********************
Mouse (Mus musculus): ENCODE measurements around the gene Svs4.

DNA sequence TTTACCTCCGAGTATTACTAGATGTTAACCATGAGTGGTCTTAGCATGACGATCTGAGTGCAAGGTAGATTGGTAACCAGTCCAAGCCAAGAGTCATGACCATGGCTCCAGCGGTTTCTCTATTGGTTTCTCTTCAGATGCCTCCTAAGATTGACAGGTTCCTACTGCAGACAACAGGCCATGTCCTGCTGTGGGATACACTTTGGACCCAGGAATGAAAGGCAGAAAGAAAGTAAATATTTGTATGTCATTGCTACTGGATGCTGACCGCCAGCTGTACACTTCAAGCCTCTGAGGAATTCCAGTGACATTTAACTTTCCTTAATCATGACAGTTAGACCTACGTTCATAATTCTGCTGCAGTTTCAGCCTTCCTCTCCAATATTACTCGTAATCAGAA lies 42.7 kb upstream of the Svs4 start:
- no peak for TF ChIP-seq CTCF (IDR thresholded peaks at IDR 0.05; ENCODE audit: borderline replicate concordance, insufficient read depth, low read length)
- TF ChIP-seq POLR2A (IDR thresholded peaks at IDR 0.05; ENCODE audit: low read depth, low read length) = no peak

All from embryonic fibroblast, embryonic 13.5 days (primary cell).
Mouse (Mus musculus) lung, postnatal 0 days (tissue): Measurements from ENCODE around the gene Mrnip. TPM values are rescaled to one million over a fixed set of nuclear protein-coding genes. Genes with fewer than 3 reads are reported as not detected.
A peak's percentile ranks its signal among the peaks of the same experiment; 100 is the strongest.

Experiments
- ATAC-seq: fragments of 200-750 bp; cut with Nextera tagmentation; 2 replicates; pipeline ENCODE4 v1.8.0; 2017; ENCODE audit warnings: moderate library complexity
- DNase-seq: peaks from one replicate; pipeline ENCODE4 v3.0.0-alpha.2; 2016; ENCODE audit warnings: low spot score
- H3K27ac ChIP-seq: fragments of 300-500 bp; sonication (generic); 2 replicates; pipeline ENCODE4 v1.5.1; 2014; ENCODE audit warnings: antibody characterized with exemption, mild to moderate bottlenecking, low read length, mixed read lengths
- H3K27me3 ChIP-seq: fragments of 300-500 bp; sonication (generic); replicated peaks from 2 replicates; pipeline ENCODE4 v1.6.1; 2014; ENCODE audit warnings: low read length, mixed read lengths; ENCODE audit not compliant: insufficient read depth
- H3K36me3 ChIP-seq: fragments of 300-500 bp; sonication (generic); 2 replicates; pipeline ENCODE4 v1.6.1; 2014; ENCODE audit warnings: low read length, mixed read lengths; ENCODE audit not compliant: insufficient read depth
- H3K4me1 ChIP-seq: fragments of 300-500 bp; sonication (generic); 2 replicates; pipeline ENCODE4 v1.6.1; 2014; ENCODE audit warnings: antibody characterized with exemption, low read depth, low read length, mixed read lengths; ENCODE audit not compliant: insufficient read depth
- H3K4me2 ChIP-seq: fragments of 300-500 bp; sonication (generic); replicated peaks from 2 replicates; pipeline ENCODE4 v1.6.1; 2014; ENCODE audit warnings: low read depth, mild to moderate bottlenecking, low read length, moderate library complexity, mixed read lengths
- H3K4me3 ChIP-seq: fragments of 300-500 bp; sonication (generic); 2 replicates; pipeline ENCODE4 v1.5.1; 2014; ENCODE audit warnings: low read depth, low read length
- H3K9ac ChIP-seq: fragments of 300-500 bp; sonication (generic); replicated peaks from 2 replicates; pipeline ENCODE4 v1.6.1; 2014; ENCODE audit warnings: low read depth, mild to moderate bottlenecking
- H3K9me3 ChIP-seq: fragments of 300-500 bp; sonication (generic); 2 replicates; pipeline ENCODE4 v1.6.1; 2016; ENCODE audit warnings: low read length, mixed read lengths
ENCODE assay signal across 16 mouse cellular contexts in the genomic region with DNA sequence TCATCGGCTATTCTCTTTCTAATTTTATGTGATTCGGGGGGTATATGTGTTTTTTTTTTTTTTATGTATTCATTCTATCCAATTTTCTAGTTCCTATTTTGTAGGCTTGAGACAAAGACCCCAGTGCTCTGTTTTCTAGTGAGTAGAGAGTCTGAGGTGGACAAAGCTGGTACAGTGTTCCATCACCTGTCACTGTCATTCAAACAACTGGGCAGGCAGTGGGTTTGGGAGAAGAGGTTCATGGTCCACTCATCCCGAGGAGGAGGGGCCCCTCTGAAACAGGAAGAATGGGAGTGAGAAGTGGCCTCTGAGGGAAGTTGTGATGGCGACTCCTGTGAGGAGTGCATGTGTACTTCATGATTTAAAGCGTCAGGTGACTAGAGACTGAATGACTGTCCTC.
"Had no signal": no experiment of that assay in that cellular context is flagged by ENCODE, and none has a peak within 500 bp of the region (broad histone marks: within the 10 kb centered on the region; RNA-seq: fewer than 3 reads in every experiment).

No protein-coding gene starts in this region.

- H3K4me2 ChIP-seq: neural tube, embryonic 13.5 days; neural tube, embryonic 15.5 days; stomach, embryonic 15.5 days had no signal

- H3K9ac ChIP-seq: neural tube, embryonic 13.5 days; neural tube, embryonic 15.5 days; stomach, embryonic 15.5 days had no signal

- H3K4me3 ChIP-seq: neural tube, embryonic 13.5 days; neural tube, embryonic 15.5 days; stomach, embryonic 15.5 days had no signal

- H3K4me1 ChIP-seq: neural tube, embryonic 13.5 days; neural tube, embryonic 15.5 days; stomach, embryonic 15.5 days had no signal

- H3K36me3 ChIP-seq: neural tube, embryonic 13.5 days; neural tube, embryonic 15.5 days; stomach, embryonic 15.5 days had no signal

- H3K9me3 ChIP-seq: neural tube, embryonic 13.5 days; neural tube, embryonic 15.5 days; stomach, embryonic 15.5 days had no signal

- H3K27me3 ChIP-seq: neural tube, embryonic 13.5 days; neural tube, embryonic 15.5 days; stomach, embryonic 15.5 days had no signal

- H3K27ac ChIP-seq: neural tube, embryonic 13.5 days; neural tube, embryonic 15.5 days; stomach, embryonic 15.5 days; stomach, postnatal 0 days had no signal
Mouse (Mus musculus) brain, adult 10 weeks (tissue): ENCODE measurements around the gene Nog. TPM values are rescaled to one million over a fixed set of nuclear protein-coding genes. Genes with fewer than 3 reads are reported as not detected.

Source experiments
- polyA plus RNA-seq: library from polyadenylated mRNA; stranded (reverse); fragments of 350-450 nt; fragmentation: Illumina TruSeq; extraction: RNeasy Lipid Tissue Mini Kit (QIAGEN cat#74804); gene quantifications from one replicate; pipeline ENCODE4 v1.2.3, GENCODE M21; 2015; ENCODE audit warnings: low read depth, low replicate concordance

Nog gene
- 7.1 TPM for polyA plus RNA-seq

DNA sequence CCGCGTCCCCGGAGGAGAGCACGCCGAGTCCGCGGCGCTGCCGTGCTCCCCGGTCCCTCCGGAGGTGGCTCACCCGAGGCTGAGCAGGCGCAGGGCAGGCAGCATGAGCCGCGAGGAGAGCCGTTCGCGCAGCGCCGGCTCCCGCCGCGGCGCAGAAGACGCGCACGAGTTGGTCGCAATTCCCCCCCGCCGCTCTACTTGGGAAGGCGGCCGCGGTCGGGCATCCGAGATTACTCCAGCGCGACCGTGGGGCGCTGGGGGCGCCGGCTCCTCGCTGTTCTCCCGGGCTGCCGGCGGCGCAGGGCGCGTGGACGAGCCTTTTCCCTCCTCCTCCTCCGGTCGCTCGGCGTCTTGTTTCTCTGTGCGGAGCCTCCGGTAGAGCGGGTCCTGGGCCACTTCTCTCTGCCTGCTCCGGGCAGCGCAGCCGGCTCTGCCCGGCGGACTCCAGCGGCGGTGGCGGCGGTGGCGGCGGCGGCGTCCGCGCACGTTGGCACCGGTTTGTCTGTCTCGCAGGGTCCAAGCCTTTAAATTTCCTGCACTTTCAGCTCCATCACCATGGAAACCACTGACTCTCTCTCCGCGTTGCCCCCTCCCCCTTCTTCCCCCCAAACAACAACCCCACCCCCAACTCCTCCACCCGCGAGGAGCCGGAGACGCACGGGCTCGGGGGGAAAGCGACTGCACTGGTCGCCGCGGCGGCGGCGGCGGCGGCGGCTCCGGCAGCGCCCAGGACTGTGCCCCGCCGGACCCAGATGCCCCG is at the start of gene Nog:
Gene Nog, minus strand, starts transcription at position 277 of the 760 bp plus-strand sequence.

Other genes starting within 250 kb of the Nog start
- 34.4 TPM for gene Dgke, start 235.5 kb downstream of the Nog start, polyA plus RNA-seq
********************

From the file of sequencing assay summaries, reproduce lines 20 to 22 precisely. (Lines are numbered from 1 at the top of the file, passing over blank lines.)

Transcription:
"Had no signal": no experiment of that assay in that cellular context is flagged by ENCODE, and none has a peak within 500 bp of the region (broad histone marks: within the 10 kb centered on the region; RNA-seq: fewer than 3 reads in every experiment).

No protein-coding gene starts in this region.

- H3K4me2 ChIP-seq: neural tube, embryonic 13.5 days; neural tube, embryonic 15.5 days; stomach, embryonic 15.5 days had no signal